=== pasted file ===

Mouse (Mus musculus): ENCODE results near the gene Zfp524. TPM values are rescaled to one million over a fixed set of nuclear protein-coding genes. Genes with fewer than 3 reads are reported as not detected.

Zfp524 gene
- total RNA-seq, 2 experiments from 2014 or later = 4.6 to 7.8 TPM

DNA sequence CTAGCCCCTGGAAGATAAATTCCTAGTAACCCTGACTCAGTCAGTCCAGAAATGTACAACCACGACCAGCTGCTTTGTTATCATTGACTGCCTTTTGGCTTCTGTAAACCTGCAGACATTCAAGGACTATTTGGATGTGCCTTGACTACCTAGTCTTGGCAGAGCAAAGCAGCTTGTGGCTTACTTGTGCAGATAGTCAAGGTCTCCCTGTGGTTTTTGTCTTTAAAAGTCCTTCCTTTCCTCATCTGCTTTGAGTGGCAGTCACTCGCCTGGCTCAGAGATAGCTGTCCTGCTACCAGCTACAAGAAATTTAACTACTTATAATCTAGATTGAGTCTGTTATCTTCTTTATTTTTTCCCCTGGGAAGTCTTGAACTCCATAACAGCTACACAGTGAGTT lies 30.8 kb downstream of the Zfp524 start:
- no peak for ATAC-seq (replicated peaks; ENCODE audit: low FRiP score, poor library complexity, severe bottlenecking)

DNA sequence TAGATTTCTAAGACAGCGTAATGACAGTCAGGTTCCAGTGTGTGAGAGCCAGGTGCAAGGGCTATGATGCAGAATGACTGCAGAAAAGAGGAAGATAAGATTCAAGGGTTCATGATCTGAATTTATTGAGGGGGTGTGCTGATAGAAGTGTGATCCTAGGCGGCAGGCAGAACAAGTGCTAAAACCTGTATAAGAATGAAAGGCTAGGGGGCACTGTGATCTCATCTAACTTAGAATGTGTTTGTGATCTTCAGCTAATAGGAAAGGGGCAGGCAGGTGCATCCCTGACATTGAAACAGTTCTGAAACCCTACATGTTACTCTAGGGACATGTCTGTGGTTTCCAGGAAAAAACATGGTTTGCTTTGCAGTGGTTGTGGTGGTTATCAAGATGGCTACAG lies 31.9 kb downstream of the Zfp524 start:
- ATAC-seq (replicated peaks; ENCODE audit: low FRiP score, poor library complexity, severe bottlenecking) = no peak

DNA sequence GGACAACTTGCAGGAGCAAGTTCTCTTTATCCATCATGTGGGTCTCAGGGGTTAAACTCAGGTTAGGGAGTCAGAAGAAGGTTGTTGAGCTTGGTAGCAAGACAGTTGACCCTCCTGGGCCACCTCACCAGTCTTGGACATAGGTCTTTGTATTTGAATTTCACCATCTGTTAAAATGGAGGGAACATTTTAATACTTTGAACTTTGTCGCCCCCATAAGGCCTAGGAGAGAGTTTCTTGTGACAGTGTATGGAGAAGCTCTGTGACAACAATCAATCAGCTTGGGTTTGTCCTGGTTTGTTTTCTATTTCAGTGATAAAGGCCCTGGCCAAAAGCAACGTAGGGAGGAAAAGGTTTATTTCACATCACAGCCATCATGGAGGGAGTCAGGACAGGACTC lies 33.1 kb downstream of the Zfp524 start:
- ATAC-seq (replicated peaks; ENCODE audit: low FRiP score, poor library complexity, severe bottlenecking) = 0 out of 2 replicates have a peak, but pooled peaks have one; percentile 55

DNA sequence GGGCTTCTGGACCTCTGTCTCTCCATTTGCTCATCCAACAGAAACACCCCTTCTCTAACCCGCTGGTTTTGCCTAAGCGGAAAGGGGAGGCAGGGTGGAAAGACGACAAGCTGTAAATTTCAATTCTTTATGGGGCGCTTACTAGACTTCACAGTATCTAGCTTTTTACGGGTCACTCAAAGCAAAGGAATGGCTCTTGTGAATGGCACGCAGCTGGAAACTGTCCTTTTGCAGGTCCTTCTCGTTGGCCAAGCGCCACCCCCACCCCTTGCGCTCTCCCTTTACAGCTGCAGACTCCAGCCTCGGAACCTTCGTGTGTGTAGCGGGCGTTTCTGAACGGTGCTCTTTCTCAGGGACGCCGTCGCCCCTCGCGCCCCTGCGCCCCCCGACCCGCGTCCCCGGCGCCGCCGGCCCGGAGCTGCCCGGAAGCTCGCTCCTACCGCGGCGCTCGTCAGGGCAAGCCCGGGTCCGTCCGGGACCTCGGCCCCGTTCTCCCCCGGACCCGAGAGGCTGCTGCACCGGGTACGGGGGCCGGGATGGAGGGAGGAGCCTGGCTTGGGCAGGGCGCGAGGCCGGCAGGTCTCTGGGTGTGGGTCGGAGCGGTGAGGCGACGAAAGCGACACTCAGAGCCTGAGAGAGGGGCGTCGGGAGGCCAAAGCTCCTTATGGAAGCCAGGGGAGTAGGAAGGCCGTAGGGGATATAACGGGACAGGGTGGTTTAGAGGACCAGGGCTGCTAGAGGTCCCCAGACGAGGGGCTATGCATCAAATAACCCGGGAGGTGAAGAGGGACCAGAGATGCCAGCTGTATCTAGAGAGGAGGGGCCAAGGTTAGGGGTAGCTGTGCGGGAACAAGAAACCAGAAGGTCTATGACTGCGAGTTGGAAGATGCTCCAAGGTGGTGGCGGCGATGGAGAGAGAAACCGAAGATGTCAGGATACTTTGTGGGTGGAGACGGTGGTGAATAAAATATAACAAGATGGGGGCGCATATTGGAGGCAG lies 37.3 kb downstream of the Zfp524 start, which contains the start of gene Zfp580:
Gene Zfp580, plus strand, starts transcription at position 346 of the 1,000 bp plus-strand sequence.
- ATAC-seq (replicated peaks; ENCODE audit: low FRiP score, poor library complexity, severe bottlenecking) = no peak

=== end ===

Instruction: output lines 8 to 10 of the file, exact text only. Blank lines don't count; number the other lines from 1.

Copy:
DNA sequence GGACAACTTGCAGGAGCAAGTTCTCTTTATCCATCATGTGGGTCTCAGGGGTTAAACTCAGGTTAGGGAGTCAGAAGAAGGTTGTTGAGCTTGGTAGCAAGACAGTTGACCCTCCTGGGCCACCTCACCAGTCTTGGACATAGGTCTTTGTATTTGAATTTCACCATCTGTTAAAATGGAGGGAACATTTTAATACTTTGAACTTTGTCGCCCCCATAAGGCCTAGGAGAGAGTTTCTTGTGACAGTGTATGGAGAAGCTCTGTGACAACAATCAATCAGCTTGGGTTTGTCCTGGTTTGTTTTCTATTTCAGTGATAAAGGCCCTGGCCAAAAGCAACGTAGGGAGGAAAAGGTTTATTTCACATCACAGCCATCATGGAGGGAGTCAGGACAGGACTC lies 33.1 kb downstream of the Zfp524 start:
- ATAC-seq (replicated peaks; ENCODE audit: low FRiP score, poor library complexity, severe bottlenecking) = 0 out of 2 replicates have a peak, but pooled peaks have one; percentile 55

DNA sequence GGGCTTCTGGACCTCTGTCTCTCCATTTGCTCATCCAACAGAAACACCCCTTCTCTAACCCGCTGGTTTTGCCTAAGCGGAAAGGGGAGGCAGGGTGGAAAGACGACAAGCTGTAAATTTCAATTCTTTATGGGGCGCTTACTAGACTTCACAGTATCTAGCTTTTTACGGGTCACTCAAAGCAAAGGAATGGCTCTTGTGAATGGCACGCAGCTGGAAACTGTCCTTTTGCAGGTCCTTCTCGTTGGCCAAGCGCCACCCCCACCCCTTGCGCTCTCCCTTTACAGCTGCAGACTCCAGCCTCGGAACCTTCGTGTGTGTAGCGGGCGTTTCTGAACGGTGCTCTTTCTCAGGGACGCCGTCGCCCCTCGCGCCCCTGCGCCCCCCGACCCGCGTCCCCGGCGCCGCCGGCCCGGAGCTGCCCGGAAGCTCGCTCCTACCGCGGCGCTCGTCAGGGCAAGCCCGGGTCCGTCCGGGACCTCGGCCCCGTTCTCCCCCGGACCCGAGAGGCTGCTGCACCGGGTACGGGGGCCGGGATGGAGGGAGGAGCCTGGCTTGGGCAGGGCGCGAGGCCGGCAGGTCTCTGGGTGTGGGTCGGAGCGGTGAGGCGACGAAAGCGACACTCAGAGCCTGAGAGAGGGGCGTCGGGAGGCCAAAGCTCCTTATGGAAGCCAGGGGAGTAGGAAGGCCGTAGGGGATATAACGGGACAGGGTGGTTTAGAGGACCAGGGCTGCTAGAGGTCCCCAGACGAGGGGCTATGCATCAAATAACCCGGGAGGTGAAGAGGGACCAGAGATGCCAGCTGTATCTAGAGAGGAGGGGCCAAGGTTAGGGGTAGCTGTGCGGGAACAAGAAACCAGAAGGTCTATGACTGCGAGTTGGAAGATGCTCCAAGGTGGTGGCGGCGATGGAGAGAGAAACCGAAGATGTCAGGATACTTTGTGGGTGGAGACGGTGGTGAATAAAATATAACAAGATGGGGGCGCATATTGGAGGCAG lies 37.3 kb downstream of the Zfp524 start, which contains the start of gene Zfp580: